If you’re looking for your company’s next breakthrough leader, take a look in the mirror. That person just might be you.
I’m not kidding. Think about it for a minute. It’s not a lack of growth opportunities holding companies back. The global economy continues to expand. It’s not a shortage of resources. Many companies are flush with cash. It’s not a shortage of people. Moderate wage growth hasn’t made it too expensive for those looking to hire.
What is putting the brakes on growth is something a bit trickier: the ability to learn. Changing markets, ambiguous information, a deluge of data, crafty emerging competitors, technology innovation — all point to learning as the killer app for sustained success.
Success is built on collecting and synthesizing information from a range of sources, turning that into strategy and action, analyzing what happens as a result and then adjusting. In short, it’s learning.
The problem is that leadership is often determined by expertise. Many leaders ascend the ranks because they achieve success as subject matter experts, collecting deep experience and insight in a particular field over time.
Think of the software engineer churning out code for a new application or a surgeon honing their skills over years of study and practice. Or a business analyst making the move to finance chief and then CEO. The expertise model of leadership worked for many for a good long time.
That time is long gone. Experts aren’t always the best learners. In fact, expertise can be a hindrance. Deep knowledge is useful when you’re tackling a clear, well-defined problem. When the bottom line is awash in a sea of red, you want an accountant to wade in.
But what happens when the problem is ambiguous? What happens when the solution is uncertain? When you’re unsure how best to grow the top line, you want someone with versatility. You want people with breadth as well as depth. In short, you want leaders who are learners. It’s time for some T.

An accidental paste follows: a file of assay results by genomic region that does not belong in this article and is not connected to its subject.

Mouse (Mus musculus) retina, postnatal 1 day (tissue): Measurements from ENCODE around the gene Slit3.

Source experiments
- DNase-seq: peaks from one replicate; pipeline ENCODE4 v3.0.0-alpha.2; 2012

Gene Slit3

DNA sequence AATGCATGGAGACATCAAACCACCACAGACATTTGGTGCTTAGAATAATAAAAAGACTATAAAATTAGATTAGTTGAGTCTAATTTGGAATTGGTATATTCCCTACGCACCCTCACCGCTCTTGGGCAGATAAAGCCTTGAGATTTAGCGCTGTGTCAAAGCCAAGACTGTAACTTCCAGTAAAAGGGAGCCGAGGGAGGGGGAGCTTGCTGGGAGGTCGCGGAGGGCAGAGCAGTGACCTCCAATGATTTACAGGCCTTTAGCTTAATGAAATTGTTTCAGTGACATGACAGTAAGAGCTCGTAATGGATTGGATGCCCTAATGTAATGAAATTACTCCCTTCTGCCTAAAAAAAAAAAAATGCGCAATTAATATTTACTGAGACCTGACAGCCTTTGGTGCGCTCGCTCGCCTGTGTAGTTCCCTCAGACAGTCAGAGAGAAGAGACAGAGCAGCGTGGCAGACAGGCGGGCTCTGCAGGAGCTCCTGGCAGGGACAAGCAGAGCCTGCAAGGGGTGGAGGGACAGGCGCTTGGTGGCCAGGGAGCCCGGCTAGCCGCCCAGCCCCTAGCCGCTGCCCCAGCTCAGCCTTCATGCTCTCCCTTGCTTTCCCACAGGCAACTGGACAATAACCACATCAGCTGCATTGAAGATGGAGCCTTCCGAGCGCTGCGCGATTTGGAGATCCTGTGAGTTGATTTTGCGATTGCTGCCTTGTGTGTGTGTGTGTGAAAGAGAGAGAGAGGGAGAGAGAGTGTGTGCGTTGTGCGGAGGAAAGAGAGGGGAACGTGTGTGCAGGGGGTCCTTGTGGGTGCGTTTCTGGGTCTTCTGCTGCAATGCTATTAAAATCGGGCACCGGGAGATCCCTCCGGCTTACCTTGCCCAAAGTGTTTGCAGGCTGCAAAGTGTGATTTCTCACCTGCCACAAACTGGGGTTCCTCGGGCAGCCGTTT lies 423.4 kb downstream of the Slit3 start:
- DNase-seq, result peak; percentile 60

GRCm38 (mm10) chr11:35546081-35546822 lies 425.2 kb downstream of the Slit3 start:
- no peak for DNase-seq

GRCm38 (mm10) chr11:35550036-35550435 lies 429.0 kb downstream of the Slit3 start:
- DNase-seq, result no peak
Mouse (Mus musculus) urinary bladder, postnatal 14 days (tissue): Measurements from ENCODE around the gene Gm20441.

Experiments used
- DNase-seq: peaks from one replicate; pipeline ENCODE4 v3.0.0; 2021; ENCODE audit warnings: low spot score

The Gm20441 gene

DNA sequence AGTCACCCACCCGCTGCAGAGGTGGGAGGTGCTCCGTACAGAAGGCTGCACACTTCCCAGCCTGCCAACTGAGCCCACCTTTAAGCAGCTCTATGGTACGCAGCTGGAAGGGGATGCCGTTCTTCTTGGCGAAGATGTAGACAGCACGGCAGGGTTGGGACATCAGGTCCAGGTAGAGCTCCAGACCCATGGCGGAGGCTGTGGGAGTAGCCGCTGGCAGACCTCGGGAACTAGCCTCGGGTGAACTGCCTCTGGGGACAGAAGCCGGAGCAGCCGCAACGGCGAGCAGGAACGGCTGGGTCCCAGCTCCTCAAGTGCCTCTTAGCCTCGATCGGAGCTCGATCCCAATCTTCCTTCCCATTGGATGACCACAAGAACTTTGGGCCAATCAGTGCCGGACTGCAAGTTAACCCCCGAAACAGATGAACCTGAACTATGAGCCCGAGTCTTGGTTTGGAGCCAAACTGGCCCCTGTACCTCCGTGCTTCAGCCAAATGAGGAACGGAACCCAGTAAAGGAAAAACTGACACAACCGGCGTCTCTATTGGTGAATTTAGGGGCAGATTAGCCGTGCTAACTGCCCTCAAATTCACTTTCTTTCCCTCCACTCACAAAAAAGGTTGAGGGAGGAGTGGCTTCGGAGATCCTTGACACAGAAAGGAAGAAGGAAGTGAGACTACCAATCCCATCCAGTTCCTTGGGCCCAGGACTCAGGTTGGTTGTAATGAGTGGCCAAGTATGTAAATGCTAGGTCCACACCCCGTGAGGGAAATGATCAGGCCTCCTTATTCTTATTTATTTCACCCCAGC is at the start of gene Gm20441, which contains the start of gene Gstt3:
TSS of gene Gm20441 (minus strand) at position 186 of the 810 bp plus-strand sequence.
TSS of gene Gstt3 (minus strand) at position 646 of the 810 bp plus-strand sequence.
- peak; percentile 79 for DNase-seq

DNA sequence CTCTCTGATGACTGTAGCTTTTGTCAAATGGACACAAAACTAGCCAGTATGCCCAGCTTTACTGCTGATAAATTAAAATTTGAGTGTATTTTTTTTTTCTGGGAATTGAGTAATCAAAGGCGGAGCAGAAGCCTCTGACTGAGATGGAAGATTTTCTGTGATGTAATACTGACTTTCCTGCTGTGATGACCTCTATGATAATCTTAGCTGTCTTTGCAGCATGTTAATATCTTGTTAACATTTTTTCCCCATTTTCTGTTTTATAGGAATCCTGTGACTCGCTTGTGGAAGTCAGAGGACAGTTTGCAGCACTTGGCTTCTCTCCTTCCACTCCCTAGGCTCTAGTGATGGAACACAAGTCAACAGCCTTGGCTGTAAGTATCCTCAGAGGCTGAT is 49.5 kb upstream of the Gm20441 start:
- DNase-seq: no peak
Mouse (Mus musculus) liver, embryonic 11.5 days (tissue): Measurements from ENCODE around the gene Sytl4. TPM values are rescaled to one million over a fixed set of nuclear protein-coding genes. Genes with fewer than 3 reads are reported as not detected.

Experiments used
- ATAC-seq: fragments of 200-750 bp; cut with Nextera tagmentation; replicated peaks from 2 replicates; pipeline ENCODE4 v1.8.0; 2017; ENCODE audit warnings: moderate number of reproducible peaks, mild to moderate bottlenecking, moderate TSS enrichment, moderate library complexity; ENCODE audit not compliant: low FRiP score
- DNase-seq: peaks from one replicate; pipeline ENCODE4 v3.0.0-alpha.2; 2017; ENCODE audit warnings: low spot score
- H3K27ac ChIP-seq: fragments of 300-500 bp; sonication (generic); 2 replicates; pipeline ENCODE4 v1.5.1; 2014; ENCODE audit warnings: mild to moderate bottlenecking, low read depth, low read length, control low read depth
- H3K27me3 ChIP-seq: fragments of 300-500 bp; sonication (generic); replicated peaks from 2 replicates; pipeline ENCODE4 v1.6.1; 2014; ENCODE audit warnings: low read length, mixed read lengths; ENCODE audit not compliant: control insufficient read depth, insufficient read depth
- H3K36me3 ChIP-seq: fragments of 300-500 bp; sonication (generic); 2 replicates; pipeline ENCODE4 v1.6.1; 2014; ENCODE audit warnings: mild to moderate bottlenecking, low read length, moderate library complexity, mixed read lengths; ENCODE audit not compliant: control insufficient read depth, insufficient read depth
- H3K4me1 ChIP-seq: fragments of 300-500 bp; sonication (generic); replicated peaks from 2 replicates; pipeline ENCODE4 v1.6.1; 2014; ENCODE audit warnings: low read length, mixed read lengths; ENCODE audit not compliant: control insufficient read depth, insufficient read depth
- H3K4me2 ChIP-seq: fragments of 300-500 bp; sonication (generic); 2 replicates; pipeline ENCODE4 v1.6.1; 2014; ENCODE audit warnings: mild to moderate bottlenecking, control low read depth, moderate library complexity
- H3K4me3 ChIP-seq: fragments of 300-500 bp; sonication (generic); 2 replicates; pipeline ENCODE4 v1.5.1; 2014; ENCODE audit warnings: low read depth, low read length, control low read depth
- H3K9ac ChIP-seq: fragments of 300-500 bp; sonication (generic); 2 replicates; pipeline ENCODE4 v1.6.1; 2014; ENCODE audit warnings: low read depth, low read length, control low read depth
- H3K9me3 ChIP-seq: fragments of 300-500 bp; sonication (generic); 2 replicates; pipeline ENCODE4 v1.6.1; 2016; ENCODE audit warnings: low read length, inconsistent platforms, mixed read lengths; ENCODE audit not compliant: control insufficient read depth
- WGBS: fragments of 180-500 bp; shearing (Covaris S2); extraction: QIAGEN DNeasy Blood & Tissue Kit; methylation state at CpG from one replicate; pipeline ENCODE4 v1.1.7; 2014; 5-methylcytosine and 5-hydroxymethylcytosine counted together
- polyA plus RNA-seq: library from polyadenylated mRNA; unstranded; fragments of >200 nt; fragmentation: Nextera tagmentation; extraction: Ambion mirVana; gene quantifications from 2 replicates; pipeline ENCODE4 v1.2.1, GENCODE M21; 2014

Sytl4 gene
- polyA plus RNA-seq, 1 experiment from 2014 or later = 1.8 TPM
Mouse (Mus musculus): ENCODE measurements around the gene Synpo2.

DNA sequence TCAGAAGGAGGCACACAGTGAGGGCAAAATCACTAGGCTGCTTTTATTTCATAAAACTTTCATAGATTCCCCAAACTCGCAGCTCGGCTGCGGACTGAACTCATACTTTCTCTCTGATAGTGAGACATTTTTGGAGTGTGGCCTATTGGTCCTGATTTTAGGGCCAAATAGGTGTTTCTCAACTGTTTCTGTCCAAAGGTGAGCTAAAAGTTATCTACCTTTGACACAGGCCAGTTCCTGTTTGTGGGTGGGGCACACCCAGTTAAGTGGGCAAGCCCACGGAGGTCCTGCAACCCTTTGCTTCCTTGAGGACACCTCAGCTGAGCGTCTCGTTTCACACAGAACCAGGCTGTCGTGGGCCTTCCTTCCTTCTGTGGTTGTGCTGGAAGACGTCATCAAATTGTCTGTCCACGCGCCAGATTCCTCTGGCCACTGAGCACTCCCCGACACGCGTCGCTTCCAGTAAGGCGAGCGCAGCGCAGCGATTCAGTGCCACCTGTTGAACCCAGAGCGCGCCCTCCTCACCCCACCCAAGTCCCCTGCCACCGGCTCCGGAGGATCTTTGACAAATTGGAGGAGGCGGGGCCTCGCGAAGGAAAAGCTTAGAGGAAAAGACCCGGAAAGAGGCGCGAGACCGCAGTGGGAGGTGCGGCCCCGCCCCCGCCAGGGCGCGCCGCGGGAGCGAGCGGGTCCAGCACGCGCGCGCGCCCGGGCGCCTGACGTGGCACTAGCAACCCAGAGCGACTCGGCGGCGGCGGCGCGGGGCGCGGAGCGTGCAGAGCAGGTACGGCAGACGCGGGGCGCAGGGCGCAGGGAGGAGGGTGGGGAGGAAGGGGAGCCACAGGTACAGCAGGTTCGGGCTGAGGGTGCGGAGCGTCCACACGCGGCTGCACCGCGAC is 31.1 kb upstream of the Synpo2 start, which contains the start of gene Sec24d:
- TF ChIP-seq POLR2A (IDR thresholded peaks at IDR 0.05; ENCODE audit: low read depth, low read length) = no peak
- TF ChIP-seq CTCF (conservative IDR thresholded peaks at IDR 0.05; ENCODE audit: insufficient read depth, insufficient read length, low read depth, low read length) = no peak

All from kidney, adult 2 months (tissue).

To borrow an often-used analogy, think of the classic subject matter expert as someone shaped like the letter I, with the single vertical line representing deep expertise in a single field. What’s needed now are people shaped like a T, with vertical skill in a particular area but also a horizontal breadth of experience across multiple fields.
Learning executives are exactly the T-shaped people organizations need for uncertain, rapidly changing and ambiguous times. They have deep domain expertise but also unique purview into nearly every part of the organization, from the C-suite to the factory floor, spanning accounting to operations, sales and marketing.
The ability to collect and connect across the breadth of the organization is the key to tackling challenging problems head on and applying new and divergent thinking to solving them.
It’s no secret that many managers fail as they move from being a functional expert to being a leader. They possess the skills, abilities and drive to propel them forward. But they stumble when they take that step outside of their defined functional domain into a more ambiguous leadership role where success doesn’t rely on their knowledge but rather their ability to inspire and motivate others. They’re good at their job but not good at leading, and being good at leading means being good at learning.
So who better than you to lead the way?
But taking that step starts with changing how learning leaders talk about their work. It’s time to stop talking about “the business” as something separate from learning. Hat tip to my friend Dan Pontefract, award-winning author and former CLO at Telus, who first made the point to me a couple of years back.
Here’s a news flash: In the modern economy, learning is the business. Organizations that are learning engines come up with more and better products and ideas, they bring them to market faster and pivot on a dime when the time calls for it.
If you’re at all serious about thriving and not just surviving, learning is the business. Leaders who don’t get that won’t be in business for very long. And that’s the T, sis.